Mireille van Reenen: Nederlands-Indië/Indonesië
For my master thesis Art History at Leiden University (the Netherlands) I have been involved in a project concerning the documentation of the Ministry of Finance-building on Lapangan Banteng, Jakarta. The building dates from the early nineteenth century and was intended to be the palace for the governor-general. For my research I joined an new project set up by the Documentation Centre for Architecture (Pusat Dokumentasi Arsitektur - PDA) in Jakarta in cooperation with Passchier and Consultants (PAC) in Den Bosch. I was referred to these two organisations by Pauline van Roosmalen (Delft University of Technology).
I stayed in Jakarta for approximately 2 months to assist in the historical research, this implied among others research in the National Archive in Jakarta (ANRI). During these months I was 'in de kos' with an Indonesian family - the address was obtained by my Indonesian counterpart by looking up newspaper advertisements. As an intern I had a small salary, the University of Leiden granted me a small fund. I spent most of this fund on a ticket (ca. € 1000,-), housing (approx. € 200,-/month), taxi's (ca. €4,-/day), lunches and dinners (ca. € 15,-/day). Additional money was spent on vaccinations and visa.
My main problem was communication. As I did not speak Indonesian (apart from some basics learned on a language course I took in the evening hours at ILP, an institution that provides mainly English courses to Indonesian children), communication sometimes was very difficult. My idea that Indonesian would speak English did not always come true. Another thing I found remarkable was the fact that Indonesian organisations and institutes can be very formal. Officially, to do research in the National Archives of the Republic of Indonesia (ANRI), one needs a research-permit from the Indonesian Institute of Sciences in Jakarta. This permit officially can be obtained via a procedure that takes approximately 6 months and requires a lot of documents to be filled out or, when the permit is needed for ANRI only, via the National Archive in The Hague. Since I worked for an Indonesian organisation I was allowed to work in ANRI without the required permit. This was obviously a very extraordinary situation.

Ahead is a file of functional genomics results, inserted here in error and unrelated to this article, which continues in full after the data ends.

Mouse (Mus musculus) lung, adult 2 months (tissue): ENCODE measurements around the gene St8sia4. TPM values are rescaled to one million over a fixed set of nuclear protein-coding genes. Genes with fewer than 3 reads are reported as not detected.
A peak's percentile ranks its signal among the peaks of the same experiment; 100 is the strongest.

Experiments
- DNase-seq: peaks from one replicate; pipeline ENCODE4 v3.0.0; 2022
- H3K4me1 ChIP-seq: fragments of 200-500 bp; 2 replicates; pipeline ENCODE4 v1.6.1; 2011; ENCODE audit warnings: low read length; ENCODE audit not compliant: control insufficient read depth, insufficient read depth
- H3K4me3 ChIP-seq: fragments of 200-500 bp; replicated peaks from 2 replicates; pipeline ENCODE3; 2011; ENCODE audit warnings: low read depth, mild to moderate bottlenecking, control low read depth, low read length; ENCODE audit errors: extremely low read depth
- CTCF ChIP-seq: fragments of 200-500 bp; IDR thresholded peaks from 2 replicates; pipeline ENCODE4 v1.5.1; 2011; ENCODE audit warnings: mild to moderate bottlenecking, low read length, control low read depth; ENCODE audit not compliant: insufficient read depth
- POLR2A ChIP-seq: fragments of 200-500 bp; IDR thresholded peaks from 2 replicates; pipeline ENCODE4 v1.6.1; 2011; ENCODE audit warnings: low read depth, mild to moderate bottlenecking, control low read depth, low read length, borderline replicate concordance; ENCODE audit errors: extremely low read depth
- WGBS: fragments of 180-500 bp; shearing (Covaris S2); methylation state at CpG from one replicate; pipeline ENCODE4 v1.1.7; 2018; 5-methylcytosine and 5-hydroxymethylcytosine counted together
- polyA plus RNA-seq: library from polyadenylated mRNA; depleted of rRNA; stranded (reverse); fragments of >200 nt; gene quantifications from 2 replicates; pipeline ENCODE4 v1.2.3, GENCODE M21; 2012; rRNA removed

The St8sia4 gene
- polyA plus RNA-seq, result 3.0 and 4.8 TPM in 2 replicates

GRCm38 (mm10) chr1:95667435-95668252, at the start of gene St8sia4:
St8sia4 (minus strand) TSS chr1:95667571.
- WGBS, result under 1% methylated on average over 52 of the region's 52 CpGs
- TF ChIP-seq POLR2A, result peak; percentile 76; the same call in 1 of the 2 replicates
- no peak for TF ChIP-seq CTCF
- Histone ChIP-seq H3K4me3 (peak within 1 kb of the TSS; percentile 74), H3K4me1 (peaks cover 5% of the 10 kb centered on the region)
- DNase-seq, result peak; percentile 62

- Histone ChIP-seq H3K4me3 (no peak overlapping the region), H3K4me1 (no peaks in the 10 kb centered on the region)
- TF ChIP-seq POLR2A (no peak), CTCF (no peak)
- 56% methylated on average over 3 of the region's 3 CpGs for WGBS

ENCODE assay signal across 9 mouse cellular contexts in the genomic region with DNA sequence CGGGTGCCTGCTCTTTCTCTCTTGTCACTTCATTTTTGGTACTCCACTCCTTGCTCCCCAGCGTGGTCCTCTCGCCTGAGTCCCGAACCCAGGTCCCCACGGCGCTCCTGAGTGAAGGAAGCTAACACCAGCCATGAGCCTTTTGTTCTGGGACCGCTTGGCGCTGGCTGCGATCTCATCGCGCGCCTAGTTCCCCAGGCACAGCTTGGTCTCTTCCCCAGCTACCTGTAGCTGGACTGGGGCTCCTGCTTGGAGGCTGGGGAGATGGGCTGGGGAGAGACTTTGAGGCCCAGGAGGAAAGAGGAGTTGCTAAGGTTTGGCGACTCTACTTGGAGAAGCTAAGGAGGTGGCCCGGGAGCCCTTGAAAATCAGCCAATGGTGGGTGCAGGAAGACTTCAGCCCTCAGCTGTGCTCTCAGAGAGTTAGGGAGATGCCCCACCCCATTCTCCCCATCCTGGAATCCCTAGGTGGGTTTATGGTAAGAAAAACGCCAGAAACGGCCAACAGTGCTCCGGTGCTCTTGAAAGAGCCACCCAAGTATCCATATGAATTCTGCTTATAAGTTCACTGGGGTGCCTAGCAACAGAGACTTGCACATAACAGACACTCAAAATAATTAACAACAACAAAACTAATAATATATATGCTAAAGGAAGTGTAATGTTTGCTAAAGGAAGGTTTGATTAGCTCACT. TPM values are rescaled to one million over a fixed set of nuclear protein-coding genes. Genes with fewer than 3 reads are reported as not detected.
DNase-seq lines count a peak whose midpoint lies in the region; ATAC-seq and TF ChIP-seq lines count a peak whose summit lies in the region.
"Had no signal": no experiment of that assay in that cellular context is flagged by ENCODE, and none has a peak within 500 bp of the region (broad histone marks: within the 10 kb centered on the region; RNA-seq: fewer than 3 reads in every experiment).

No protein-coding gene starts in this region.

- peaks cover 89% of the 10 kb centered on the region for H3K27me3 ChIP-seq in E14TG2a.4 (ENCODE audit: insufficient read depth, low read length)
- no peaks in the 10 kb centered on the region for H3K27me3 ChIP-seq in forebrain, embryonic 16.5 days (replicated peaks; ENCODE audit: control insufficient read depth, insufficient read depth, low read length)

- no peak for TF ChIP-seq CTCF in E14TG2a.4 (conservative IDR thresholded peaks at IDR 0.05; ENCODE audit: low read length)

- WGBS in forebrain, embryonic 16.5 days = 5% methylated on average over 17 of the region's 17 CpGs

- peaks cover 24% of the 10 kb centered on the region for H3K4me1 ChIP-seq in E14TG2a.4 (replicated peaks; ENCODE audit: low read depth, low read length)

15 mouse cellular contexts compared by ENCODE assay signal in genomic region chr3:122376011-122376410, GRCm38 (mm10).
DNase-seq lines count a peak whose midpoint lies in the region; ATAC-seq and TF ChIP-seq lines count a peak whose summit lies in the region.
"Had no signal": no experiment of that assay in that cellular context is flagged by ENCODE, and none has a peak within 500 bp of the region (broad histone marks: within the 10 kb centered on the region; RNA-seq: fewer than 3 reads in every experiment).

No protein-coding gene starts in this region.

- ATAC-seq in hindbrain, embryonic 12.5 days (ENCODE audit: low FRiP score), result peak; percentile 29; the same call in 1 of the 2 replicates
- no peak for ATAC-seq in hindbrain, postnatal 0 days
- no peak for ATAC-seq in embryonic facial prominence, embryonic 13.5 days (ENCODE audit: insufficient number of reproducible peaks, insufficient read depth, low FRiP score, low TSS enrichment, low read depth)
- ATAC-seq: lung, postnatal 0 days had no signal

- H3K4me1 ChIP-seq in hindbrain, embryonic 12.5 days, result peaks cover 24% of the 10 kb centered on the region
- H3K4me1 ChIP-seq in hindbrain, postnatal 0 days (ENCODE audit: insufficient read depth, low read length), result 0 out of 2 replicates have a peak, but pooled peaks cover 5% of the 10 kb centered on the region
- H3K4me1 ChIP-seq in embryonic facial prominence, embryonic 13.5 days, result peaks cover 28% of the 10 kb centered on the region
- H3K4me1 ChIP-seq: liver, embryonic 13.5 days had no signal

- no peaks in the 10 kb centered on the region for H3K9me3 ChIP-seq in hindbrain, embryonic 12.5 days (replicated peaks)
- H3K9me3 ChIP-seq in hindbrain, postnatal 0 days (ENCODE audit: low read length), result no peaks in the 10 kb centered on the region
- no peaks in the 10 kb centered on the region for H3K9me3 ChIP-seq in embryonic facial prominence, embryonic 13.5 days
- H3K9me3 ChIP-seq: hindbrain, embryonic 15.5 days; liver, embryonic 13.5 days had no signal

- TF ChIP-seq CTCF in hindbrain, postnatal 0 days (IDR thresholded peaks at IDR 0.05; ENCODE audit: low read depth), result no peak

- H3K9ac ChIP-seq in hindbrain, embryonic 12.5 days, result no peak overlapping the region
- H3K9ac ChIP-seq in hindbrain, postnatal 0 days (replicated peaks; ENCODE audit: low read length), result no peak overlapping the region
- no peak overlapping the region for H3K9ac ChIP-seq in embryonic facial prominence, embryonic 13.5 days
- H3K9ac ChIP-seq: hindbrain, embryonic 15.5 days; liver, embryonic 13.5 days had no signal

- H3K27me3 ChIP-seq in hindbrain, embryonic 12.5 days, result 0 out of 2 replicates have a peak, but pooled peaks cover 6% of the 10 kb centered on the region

Early planning when preparing a research period in Indonesia (avoid the word 'research': use 'study' instead) is therefore necessary. A visitors visa (valid for 30 days, no work allowed) can be obtained via the Indonesian embassy in The Hague. A visa that permits work and study ('sosial budaya') is valid for the duration of the work/study but with a maximum of 6 months. This type of visa requires an Indonesian counterpart. Check out the website of the embassy (www.indonesia.nl) for information on types of visa and the required paperwork. Working in Indonesia requires a lot of patience. When making a planning it is wise to account at least twice the time you would need in The Netherlands. Also, notice that on national events ('tanggal merah' = 'red days': i.e. August 17, end of the fasting month) all activities in the entire country come almost to a standstill. When doing research in ANRI notice that during the rainy season (October-April) it is sometimes impossible to transfer archive material from the depot to the reading room when it rains since there is no roofed passage between the depot and the public building and that electricity sometimes fails.
While working and living in a new country for some time you can truly discover its culture and its people (and make new friends). 'group portait'Also, I was amazed by the amount of Dutch colonial archive material still preserved in Indonesia, including drawings of good quality. Although a lot is already demolished, there are still enough old buildings (both originally Indonesian and Dutch) to see history in present Java.